point, you're stuck on it,
but you need to get some space
around it, learn to develop...
try and develop a
sense of humor about it,
or you need to lighten
up, learn to laugh.
Tell you what might help.
How about a good dicking?
Get a cock up ya, drink some jizz!
You gotta laugh!
That's weird advice, isn't it?
It's weird.
It doesn't... It's not good, is it?
It doesn't feel very nice, does it?
Laughter's the best medicine, they say.
I don't. I reckon penicillin
might give it the nudge.
There is truth to it, though.
Laughter is very good for the human.
It really is.
'Cause when you laugh,
you release tension.
And when you hold tension in
your human body, it's not healthy.
It's not healthy
psychologically or physically.
That's why it's good to laugh.
It'seven better to
laugh with other people.
When you laugh, in a room full
of people, when you share a laugh,
you will release more tension
because laughter is infectious.
You stand to release more tension
when you laugh with other people
than you would if you laugh alone.
Mainly because when you laugh
alone, that's mental illness
and that's a different kind of tension.
Laughter doesn't help.
Trust me.
Tension isolates us.
And laughter connects us.
Good result. Good on me.
What a guy.
What a guy. I'm basically Mother Teresa.
But just like Mother Teresa...
my methods are not exactly charitable.
Let me explain to you what a joke is.
And when you strip it back to
its bare essential... components,
like, its bare minimum,
a joke is simply two things,
it needs two things to work.
A setup and a punch line.
And it is essentially a
question with a surprise answer.
Right? But in this context,
what a joke is is a question
that I have artificially inseminated.
Tension. I do that, that's my job.
I make you all feel tense,
and then I make you laugh, and
you're like, "Thanks for that.
I was feeling a bit tense."
I made you tense.
This is an abusive relationship.
Do you know why I'm such a funny fucker?
Do you? It's because, you know,
I've been learning the
art of tension diffusion
since I was a children.
Back then it wasn't a
job, wasn't even a hobby,
it was a survival tactic.
I didn't have to invent the tension.
I was the tension.
And... I'm tired of tension.
Tension is making me sick.
It is time... I stopped... comedy.
I have to quit comedy... but I mean...
I can't quit you.
No, I can't quit you. I can't.
Because I don't have
a backup plan, guys.
What have I got?
Fifteen years ago, I barely
graduated from an Art History degree.
Fifteen years ago.
Art History. Fifteen...
They were dead then.
They're just deader.
My CV is pretty much a cock and
balls drawn under a fax number.
Could you imagine me
working in a gallery
with an asymmetrical woolen poncho
with an aggressive... fringe?
Nasty jewelry, having the opinion?
No. There's... You know,
art history is highbrow.
I don't belong in that world,
I'm not from that world.
I'm not from money, or even that
much chat, if I'm honest, but...
high art, you know, that's what
elevates and civilizes people.
You know, galleries, the
ballet, the the-a-ter.
All these things, you
go there, you get better.
Comedy? Lowbrow.
Well, I'm sorry to inform you,
but nobody here is leaving
this room a better person.
We're just rolling around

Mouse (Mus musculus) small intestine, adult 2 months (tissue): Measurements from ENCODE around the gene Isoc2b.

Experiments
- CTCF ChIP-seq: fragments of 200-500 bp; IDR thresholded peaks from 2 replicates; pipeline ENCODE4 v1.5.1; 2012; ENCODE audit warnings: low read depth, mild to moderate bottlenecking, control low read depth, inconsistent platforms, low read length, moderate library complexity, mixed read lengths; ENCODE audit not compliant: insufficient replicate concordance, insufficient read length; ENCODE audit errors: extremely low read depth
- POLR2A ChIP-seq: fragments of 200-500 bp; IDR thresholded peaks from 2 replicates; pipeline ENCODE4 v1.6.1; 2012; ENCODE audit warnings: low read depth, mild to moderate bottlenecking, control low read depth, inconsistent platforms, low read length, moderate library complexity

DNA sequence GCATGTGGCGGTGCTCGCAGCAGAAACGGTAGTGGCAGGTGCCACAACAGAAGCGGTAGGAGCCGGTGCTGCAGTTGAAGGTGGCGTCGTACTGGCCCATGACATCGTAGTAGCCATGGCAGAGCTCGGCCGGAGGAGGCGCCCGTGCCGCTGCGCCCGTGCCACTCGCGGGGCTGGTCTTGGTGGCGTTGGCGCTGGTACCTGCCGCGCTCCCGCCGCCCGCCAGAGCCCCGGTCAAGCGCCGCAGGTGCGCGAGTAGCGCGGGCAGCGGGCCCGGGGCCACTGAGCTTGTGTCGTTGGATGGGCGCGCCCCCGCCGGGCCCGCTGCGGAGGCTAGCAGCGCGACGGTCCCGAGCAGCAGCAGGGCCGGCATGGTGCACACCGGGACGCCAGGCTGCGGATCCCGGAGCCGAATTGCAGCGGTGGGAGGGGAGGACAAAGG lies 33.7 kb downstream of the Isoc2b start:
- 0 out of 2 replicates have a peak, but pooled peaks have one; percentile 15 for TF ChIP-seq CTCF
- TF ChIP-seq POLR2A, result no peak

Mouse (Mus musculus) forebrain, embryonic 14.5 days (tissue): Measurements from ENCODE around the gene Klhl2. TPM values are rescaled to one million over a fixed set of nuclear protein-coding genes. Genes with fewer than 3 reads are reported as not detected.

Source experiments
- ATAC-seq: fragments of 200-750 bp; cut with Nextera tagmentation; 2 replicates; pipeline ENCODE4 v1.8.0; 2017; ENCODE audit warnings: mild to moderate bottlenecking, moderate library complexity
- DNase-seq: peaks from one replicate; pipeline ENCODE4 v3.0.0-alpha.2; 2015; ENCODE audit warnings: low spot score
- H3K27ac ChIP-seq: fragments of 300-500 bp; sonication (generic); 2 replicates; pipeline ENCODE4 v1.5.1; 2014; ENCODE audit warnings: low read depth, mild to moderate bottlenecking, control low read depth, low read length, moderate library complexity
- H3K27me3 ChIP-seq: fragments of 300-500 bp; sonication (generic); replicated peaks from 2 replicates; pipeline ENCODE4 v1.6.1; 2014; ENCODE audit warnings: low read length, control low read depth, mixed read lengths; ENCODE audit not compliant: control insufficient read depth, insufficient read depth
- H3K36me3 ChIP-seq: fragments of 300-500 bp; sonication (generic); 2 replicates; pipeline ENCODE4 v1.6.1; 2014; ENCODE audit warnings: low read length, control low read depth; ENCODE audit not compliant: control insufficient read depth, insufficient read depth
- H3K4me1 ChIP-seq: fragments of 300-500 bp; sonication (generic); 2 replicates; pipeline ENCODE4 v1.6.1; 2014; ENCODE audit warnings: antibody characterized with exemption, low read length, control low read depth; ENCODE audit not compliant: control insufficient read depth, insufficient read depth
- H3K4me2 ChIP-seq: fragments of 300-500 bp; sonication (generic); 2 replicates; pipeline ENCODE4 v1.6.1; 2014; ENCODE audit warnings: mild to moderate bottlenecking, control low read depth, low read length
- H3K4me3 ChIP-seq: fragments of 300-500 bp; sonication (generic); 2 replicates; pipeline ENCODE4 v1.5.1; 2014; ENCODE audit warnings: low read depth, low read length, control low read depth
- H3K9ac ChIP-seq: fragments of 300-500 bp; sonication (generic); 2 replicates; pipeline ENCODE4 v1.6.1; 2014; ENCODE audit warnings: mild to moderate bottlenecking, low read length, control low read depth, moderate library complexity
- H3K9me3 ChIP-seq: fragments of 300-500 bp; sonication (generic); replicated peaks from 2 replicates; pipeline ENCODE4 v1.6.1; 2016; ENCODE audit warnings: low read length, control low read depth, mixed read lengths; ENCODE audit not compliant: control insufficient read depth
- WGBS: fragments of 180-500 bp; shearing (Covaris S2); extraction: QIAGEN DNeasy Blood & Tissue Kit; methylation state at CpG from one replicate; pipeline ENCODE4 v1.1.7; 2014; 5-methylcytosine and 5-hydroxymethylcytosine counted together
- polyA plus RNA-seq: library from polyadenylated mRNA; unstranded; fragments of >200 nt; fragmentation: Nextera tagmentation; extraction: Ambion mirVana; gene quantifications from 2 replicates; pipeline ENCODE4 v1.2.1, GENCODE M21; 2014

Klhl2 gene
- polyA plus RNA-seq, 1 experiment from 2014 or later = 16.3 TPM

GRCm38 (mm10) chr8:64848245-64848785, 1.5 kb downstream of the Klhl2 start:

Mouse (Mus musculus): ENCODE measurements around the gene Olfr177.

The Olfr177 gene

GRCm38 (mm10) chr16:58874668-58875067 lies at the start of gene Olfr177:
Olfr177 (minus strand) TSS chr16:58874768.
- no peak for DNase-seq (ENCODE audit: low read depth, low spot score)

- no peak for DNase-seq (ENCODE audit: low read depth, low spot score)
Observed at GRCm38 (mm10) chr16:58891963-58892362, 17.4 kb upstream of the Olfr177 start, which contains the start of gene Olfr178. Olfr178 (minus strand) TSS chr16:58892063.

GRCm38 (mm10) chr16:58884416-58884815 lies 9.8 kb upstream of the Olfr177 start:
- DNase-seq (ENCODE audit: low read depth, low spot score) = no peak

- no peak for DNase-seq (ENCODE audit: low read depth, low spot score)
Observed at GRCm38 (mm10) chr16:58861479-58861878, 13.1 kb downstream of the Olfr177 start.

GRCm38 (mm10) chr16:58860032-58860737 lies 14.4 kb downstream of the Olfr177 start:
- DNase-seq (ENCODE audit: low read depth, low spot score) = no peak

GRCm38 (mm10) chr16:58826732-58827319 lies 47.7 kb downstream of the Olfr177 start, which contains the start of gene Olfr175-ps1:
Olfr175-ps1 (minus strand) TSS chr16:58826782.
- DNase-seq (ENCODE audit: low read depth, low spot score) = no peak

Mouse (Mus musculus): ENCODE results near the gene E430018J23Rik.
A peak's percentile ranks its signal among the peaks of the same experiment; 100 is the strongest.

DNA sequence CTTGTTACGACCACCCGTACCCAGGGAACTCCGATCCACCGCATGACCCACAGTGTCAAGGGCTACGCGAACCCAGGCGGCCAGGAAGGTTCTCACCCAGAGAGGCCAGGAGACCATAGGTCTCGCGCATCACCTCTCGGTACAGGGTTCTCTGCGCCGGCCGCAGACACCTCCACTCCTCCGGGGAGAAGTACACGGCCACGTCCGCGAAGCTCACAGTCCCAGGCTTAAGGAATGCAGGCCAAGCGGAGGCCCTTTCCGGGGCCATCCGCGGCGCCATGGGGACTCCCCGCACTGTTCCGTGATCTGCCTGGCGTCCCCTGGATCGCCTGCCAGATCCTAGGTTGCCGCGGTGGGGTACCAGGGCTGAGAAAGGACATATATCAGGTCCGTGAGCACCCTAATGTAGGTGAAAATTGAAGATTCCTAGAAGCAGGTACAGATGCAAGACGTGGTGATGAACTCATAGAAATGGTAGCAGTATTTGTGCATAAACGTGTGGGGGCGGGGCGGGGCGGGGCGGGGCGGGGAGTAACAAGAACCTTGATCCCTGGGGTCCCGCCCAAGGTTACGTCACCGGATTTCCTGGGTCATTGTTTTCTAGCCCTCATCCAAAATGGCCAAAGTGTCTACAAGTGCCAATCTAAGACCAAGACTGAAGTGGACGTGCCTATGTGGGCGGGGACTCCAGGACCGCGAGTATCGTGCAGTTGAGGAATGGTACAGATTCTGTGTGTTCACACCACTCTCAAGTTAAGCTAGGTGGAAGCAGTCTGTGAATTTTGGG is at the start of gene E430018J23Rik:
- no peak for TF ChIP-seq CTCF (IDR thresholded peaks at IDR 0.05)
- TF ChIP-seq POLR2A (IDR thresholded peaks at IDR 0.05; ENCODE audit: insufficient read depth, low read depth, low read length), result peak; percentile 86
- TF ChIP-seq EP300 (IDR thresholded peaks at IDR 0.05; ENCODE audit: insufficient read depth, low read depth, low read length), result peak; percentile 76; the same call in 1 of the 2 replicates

in our own shit here, people.
But I... A couple of years ago, a
man came up to me after... my show.
He had an opinion.
Lesbians give feedback.
Men? Opinions.
Now, in the show, I'd spoken about
taking antidepressant medication,
and he had an opinion on that.
Now, interestingly,
I'd also spoken about how
unhelpful unsolicited advice is
in a... mental health plan, but
he mustn't have heard that bit.
He came up to me after the
show to give me his opinion.
He said, "You shouldn't take
medication because you're an artist.
It's important that you feel."
He said, "If Vincent van Gogh
had have taken medication,
we wouldn't have the sunflowers."
I never, ever, ever thought
that my art history degree
would ever come in handy.
But, oh, my lord.
I tore that man a college
debt-sized new arsehole.
I said, "Good opinion, mate.
Except that he did medicate. A lot.
He self-medicated a lot. He drank a lot.
He even nibbled on his own paints.
And also, you know what else?
He didn't just paint sunflowers,
he did quite a few
portraits of psychiatrists.
Not even random ones.
Psychiatrists who were treating him.
And medicating him.
And there's one particular portrait
of one particular psychiatrist,
and he's holding a flower,
and it isn't a sunflower.
It's a foxglove.
And that foxglove forms
part of a medication
that Van Gogh... took for epilepsy.
And that derivative of the foxglove
plant medi-fucking-cation... "
I must have skipped a dose
that day 'cause I was feeling.
"The derivative of the foxglove,
if you overdose it a bit,
you know what happens?
You can experience the color
yellow a little too intensely.
So perhaps... we have the
sunflowers precisely because...
Van Gogh medicated.
What do you honestly
think, mate?" I said.
"That creativity means you must suffer?
That is the burden of creativity?
Just so you can enjoy it?
Fuck you, mate. If you
like sunflowers so much,
buy a bunch and jerk
off into a geranium."
Know what he said?
He goes,
"No need to be so sensitive."
I'm not being sensitive. I'm an artist.
That's feeling.
"Don't be so sensitive."
That is the most common
nugget of advice I get.
'Cause I'm a very sensitive person.
And I get told to "stop being
so sensitive" an awful lot.
And it is always yelled.
Which I find very insensitive.
I don't get it.
"Stop being so sensitive."
I don't understand.
Why is insensitivity
something to strive for?
I happen to know that my sensitivity
is my strength. I know that.
It's my sensitivity that's helped me
navigate a very difficult path in life.
So when somebody tells me
to "stop being so sensitive,"
you know what? I feel
a little bit like a nose